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Fall storm damages crops, structures

By Staff | Sep 28, 2018

DICKINSON COUNTY PRODUCERS watched 6 to 7 inches of rain fall over three days last week, producing these kinds of drowned-out areas in fields

By KAREN SCHWALLER

“mailto:kschwaller@evertek.net”>kschwaller@evertek.net

DICKINSON COUNTY – Torrential rains and high winds ripped through portions of northwest Iowa late afternoon last Thursday, resulting in roads and fields being flooded or damaged, and causing damage to structures in the area.

Mike Ehret, emergency management coordinator for Dickinson County, said rainfall amounts for this early fall storm the week of Sept. 16 amounted to 6 to 7 inches over three days of rainfall. The rain closed roads for a short time before they were reopened last Thursday morning.

The big story of the Sept. 20 storm was the wind, which blew some corn over in parts of northwest Iowa and damaged structures, including the offices of Green Plains Grain in Superior, an ethanol production facility. The roof of that building was damaged, along with windows being blown out and the top of the building shifting somewhat.

MAXYIELD COOPERATIVE’s location in Superior received damages from an EF-1 tornado that tore through that small community late Thursday afternoon. A Terra Gator saw its resevoir tank twisted off of the truck. One of the cooperative’s grain trailers was also overturned in winds that reached 99 miles per hour.

Ehret said the weather station at Superior recorded a wind gust of 99 miles per hour between 5:15 and 5:30 p.m.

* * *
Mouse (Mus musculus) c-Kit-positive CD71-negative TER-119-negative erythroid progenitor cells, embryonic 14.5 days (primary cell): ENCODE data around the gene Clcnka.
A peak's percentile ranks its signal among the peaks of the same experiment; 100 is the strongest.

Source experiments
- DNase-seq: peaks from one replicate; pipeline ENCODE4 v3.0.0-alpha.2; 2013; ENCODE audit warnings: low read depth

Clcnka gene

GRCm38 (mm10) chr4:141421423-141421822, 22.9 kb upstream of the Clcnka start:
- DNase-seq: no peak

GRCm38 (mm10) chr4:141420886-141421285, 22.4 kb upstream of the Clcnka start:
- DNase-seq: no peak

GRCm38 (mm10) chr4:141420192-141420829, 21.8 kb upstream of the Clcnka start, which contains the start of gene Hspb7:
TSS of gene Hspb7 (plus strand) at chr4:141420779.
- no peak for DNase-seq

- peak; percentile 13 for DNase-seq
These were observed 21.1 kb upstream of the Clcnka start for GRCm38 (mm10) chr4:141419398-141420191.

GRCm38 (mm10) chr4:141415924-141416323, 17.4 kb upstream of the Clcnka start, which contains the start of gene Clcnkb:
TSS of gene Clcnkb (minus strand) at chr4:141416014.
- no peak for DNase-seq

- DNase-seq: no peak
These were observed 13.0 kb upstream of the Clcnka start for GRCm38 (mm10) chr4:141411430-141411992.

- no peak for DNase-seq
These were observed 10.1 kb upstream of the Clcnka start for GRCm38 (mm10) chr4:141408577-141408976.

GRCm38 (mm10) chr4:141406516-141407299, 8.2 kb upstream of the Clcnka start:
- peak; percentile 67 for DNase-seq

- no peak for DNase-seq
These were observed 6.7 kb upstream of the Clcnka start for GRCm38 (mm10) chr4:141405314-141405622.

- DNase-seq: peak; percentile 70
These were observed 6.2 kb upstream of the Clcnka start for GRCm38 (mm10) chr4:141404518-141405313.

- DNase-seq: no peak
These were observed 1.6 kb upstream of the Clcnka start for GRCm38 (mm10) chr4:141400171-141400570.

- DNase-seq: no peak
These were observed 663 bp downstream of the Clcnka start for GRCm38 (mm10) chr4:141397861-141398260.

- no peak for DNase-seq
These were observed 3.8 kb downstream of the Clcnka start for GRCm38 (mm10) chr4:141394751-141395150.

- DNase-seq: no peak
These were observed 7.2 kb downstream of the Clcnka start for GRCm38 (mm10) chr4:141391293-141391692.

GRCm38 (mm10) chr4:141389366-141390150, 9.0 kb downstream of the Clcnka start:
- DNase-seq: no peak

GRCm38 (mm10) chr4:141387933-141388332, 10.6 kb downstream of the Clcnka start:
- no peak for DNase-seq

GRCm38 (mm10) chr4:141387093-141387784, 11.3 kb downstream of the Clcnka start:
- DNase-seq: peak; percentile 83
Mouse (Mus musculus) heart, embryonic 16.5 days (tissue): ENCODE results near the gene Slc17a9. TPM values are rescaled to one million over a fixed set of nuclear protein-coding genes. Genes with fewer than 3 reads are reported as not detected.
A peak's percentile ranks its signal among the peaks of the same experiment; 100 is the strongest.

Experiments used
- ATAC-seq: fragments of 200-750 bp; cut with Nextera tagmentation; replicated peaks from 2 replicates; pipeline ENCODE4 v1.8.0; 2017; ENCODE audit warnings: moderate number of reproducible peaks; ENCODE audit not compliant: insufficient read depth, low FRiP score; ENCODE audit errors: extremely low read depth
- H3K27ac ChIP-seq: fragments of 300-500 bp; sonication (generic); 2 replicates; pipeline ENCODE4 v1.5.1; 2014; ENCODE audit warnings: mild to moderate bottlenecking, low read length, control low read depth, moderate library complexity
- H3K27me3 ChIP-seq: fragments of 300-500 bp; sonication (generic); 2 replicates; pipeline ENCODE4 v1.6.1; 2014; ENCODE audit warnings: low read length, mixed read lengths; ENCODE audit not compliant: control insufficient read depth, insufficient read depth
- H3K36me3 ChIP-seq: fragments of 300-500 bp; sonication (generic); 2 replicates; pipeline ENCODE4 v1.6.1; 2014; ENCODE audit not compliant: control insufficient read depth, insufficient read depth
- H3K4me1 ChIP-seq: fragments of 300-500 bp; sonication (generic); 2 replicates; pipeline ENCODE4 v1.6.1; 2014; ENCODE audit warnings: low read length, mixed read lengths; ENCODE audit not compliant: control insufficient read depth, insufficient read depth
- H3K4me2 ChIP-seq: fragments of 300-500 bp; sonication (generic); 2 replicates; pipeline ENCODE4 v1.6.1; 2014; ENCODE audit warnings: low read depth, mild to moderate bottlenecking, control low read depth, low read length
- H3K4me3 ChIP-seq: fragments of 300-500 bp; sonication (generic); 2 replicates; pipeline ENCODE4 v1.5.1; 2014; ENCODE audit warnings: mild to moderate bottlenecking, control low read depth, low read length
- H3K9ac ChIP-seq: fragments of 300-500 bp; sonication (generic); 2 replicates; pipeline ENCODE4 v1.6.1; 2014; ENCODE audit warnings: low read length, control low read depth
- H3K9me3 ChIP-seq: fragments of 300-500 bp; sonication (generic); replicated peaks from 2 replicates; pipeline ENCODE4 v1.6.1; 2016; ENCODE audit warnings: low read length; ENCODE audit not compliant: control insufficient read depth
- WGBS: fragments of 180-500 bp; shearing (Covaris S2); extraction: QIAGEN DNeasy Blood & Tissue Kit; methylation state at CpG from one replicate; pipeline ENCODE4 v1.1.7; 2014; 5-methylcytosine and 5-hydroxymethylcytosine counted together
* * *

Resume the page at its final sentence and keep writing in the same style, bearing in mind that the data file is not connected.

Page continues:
“It had characteristics of what is called a ‘small spin-up tornado,'” said Ehret. “It’s not like your typical tornado … it’s a little circulation that will spin up on the front end of a storm system like we had (Thursday).”

He added, as the storm moved east, it began to “bow out,” a sign of strong winds.

“Superior was right on the nose of that bow,” he said. “They had some of the strongest winds, and based on some of the drone pictures (we took) and the wind speeds, the weather service is comfortable in classifying it as an EF-1 tornado.”

According to Ehret, the office of Green Plains Grain was the only part of the company’s property that was damaged. The plant itself was fine.

THIS CORN FIELD NEAR MILFORD received all the rainfall it could take on last Wednesday night, with water rising to levels near the ears on the stalks. Iowa State University Field Agronomist Joel De Young said extended moisture corn kernels due to flood waters can invite molds and toxins, damaging corn and reducing its storage life.

But just to the east of it, Maxyield Cooperative saw a grain trailer overturned, along with a TerraGator that had its storage compartment twisted off. A garage in town was destroyed and trees were downed.

“The storm was such a narrow scope,” Ehret said. “You can draw a line from the office to that (grain) trailer to the garage that was destroyed and even to the county line, where there was a small area of corn that was broken off halfway up. It lines up perfectly.”

In western Dickinson County, Lake Park saw wind gusts to 40 miles per hour. In Milford, in the southern part of the county, saw wind gusts of up to 59 miles per hour, resulting in trees being uprooted due to ground saturation from all the rain throughout the week.

Terril, in eastern Dickinson County, saw some crop damage along with the rubber membrane on the roof of the American Legion building torn away and landing on some power lines in the alley. That resulted in power outages in the area for a couple of hours.